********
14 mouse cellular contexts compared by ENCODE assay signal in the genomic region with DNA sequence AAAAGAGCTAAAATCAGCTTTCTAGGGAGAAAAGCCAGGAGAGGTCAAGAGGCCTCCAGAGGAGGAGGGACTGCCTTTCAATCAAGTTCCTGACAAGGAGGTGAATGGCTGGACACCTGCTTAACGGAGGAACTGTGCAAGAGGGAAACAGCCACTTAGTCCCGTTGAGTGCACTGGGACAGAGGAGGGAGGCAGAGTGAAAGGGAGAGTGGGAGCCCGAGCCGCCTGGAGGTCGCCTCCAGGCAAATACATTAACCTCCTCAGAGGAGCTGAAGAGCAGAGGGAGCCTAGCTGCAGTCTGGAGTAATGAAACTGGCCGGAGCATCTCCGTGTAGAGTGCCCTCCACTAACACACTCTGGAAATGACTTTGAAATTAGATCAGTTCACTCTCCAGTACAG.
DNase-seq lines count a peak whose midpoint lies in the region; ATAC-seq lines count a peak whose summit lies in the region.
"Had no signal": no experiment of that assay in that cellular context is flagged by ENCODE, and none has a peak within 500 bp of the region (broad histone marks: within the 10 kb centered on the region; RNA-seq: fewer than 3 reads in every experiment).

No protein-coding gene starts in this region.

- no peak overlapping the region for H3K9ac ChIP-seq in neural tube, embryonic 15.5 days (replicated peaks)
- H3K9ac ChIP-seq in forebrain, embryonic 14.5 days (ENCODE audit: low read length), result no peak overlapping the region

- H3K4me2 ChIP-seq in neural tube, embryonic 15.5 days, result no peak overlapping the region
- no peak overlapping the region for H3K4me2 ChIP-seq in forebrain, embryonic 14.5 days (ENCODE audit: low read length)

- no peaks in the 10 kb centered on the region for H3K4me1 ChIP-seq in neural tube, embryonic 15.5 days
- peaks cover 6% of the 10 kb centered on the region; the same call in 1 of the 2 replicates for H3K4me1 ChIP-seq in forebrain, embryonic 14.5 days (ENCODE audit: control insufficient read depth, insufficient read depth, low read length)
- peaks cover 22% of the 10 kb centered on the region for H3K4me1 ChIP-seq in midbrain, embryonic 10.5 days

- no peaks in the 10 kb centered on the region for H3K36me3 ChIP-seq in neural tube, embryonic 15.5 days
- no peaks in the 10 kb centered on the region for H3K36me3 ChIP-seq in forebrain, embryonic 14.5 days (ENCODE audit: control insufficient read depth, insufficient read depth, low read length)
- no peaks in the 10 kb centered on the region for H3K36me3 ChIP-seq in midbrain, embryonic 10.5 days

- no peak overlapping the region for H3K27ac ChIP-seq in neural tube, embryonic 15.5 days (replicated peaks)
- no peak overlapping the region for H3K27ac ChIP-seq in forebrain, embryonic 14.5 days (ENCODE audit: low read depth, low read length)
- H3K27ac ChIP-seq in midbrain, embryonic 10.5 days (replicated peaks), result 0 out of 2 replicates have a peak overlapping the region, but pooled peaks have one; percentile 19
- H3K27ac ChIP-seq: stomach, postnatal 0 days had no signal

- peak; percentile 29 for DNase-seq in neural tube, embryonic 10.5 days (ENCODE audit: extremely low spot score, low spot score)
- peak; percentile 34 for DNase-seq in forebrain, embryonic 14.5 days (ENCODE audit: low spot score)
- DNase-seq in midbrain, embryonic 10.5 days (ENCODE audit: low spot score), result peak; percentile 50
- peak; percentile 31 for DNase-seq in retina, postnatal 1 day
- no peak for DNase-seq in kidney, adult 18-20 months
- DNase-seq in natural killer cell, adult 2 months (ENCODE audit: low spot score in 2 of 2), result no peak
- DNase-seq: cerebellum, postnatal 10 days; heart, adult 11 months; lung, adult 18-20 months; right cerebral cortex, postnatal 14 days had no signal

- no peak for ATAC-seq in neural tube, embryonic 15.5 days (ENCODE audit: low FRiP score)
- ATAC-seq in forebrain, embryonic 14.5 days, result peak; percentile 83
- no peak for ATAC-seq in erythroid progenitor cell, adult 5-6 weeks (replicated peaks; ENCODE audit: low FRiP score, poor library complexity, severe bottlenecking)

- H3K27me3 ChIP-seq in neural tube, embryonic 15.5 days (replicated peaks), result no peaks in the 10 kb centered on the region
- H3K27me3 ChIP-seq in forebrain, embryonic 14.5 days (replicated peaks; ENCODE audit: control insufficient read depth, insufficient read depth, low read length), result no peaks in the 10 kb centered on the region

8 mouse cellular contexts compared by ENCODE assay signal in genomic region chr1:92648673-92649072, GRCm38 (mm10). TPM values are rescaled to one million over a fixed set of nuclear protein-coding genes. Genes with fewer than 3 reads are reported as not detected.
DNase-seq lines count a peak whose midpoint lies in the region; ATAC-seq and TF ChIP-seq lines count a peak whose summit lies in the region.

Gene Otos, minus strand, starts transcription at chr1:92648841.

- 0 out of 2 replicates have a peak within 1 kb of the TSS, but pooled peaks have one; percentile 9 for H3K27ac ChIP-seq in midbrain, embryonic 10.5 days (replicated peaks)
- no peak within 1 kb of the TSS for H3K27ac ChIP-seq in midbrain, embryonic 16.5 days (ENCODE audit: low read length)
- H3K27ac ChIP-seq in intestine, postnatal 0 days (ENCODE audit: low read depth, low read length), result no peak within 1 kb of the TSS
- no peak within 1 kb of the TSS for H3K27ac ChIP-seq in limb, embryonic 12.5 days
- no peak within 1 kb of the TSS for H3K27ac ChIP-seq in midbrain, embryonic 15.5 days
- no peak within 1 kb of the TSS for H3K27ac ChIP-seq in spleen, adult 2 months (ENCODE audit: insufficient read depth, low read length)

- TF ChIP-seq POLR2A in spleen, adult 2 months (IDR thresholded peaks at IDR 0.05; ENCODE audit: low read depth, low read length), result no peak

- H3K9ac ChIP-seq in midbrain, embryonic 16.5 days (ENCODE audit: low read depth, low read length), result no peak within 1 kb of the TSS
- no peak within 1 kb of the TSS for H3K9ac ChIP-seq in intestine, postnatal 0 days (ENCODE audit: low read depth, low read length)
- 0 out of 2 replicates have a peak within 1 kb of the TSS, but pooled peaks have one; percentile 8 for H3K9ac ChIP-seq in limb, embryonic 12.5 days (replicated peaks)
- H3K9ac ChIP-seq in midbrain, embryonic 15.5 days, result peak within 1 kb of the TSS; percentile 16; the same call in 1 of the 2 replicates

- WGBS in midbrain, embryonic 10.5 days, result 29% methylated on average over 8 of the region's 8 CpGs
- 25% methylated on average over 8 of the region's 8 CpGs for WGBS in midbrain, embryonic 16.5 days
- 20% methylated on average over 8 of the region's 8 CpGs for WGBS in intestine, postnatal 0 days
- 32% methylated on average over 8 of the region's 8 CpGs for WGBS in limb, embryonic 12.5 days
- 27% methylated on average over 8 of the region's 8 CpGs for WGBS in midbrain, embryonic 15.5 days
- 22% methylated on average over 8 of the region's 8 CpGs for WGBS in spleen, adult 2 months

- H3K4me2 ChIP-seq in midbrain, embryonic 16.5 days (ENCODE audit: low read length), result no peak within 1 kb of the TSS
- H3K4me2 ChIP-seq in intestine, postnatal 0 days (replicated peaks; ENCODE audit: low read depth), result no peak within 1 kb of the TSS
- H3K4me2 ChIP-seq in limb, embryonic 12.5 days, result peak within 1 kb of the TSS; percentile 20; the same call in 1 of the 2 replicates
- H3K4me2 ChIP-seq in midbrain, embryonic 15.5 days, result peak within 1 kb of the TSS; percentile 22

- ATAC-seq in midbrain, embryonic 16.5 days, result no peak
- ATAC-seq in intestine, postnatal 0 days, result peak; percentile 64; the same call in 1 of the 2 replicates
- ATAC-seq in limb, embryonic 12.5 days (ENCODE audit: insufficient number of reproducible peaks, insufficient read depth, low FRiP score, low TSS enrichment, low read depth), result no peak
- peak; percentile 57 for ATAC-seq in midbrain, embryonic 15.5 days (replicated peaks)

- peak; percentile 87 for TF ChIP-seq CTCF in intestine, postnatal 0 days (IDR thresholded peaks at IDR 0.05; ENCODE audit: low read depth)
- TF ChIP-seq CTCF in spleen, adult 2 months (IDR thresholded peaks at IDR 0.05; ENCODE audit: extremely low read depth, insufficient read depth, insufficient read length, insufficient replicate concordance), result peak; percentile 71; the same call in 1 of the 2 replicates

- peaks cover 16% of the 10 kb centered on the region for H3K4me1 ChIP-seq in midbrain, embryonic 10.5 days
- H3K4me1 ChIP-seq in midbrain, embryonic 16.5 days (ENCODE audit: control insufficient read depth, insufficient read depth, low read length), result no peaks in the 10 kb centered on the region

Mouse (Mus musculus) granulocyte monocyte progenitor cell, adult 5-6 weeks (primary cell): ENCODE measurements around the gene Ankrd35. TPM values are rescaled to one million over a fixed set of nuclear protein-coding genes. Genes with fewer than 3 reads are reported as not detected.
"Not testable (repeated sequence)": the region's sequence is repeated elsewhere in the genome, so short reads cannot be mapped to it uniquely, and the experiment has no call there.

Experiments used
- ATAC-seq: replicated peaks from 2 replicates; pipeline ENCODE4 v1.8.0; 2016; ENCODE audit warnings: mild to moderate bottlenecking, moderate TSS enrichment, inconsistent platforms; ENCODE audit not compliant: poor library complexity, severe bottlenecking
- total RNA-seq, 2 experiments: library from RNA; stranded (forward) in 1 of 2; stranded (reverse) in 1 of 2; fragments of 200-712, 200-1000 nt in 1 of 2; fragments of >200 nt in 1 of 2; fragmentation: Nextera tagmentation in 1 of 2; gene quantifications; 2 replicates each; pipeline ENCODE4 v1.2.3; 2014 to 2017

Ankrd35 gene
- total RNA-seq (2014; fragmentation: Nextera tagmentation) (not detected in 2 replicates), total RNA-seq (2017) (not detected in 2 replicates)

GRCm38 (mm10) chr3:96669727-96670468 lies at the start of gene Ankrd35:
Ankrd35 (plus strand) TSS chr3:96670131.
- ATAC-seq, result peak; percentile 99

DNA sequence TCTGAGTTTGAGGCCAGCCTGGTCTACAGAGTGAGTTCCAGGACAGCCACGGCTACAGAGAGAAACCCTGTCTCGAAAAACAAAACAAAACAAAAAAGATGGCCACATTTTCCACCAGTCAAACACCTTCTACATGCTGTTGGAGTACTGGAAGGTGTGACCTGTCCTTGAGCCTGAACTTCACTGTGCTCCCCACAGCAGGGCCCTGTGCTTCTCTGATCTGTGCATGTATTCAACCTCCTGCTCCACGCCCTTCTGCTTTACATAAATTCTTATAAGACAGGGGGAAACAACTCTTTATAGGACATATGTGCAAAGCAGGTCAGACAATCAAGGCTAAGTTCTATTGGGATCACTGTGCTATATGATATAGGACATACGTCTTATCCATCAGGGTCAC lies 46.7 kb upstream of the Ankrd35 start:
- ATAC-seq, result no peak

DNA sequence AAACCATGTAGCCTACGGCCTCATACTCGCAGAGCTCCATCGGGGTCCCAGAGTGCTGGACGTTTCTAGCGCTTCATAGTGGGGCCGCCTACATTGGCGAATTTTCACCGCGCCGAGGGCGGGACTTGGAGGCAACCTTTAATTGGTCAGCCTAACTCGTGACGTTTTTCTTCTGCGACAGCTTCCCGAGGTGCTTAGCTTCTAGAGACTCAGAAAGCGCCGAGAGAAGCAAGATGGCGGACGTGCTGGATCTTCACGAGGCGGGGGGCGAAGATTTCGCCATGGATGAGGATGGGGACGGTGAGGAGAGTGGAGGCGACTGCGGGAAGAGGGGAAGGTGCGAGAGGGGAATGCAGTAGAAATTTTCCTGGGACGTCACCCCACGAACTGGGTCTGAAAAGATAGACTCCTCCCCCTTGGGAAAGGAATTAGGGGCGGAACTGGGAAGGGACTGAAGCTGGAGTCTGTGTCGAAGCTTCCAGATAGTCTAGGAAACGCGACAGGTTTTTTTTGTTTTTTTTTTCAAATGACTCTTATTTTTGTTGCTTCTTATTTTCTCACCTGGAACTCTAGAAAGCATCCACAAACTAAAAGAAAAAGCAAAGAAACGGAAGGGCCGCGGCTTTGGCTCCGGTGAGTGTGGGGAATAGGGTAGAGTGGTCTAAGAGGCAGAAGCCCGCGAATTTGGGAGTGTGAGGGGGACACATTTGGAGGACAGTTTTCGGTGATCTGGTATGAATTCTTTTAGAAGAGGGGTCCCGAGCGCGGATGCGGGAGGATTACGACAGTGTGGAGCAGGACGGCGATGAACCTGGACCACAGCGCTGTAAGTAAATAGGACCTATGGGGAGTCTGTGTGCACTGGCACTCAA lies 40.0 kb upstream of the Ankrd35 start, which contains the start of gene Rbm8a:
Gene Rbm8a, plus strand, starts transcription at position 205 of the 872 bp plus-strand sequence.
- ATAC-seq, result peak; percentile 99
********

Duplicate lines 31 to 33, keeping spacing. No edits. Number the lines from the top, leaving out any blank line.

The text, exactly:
8 mouse cellular contexts compared by ENCODE assay signal in genomic region chr1:92648673-92649072, GRCm38 (mm10). TPM values are rescaled to one million over a fixed set of nuclear protein-coding genes. Genes with fewer than 3 reads are reported as not detected.
DNase-seq lines count a peak whose midpoint lies in the region; ATAC-seq and TF ChIP-seq lines count a peak whose summit lies in the region.

Gene Otos, minus strand, starts transcription at chr1:92648841.